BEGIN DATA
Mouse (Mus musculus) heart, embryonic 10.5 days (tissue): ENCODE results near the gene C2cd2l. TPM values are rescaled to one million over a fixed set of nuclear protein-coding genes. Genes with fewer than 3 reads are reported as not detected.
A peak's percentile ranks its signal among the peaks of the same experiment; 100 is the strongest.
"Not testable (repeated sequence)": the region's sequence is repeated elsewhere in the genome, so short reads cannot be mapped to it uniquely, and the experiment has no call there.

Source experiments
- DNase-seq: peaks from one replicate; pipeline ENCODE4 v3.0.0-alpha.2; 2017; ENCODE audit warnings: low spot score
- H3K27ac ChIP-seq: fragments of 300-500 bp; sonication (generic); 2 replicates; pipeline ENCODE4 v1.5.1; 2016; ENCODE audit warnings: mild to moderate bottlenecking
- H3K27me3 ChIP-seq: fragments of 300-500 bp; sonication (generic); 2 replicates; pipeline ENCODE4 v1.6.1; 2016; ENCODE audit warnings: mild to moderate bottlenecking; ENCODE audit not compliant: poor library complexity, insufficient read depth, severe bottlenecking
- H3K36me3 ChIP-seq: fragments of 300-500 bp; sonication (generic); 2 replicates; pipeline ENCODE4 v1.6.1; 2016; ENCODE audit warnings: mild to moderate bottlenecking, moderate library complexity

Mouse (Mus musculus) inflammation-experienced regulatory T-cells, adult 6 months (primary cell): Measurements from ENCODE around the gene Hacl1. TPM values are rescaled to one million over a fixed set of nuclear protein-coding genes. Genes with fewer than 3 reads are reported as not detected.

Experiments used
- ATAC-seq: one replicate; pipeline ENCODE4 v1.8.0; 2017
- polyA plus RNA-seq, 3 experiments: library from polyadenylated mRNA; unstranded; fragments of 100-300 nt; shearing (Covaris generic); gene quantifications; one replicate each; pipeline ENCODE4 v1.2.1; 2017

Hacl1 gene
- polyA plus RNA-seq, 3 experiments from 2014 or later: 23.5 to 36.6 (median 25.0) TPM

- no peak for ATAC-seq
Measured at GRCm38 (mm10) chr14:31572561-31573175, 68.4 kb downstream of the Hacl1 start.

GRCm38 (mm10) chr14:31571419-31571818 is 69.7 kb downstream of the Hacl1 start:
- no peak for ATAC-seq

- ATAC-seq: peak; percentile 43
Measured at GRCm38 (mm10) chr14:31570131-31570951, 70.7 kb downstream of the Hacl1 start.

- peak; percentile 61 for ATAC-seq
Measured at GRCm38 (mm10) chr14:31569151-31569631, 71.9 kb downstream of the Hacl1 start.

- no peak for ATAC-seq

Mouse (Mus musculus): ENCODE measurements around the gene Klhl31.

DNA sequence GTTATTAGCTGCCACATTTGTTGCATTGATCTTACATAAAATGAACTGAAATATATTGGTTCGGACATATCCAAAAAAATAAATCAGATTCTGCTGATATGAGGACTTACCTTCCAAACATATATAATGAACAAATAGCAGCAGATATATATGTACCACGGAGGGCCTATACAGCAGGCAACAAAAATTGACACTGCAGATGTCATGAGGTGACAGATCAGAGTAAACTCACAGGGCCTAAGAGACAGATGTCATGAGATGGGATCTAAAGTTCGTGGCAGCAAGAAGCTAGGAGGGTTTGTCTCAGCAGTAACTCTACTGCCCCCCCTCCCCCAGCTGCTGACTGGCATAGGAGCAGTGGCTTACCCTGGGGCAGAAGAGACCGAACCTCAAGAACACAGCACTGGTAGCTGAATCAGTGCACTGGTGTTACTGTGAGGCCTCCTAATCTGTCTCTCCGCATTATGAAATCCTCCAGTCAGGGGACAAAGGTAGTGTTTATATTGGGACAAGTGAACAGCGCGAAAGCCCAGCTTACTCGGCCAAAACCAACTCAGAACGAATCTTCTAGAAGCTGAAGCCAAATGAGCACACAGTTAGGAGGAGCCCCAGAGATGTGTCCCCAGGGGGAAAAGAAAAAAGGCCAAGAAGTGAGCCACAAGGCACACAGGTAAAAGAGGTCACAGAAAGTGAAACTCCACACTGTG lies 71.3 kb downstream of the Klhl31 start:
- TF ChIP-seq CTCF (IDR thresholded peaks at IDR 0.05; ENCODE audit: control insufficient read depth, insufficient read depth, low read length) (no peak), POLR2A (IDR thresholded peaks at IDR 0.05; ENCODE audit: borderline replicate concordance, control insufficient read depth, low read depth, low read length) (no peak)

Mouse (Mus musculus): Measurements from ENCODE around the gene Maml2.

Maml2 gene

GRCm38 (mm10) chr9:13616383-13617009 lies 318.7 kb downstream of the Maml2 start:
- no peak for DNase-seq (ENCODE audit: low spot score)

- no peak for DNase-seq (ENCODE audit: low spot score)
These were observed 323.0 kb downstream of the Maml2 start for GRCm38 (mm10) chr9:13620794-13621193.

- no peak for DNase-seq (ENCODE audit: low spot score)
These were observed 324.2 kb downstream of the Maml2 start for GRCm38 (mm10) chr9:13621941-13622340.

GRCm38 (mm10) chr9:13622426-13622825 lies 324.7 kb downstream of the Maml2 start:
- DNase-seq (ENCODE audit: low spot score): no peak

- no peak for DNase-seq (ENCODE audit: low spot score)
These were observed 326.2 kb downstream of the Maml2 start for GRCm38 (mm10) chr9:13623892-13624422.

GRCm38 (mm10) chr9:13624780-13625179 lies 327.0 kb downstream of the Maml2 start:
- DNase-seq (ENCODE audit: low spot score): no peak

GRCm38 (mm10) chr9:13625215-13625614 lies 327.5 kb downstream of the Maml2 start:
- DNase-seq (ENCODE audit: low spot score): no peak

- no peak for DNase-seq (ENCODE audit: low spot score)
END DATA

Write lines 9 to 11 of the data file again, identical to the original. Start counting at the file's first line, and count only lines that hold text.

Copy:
Mouse (Mus musculus) inflammation-experienced regulatory T-cells, adult 6 months (primary cell): Measurements from ENCODE around the gene Hacl1. TPM values are rescaled to one million over a fixed set of nuclear protein-coding genes. Genes with fewer than 3 reads are reported as not detected.

Experiments used
- ATAC-seq: one replicate; pipeline ENCODE4 v1.8.0; 2017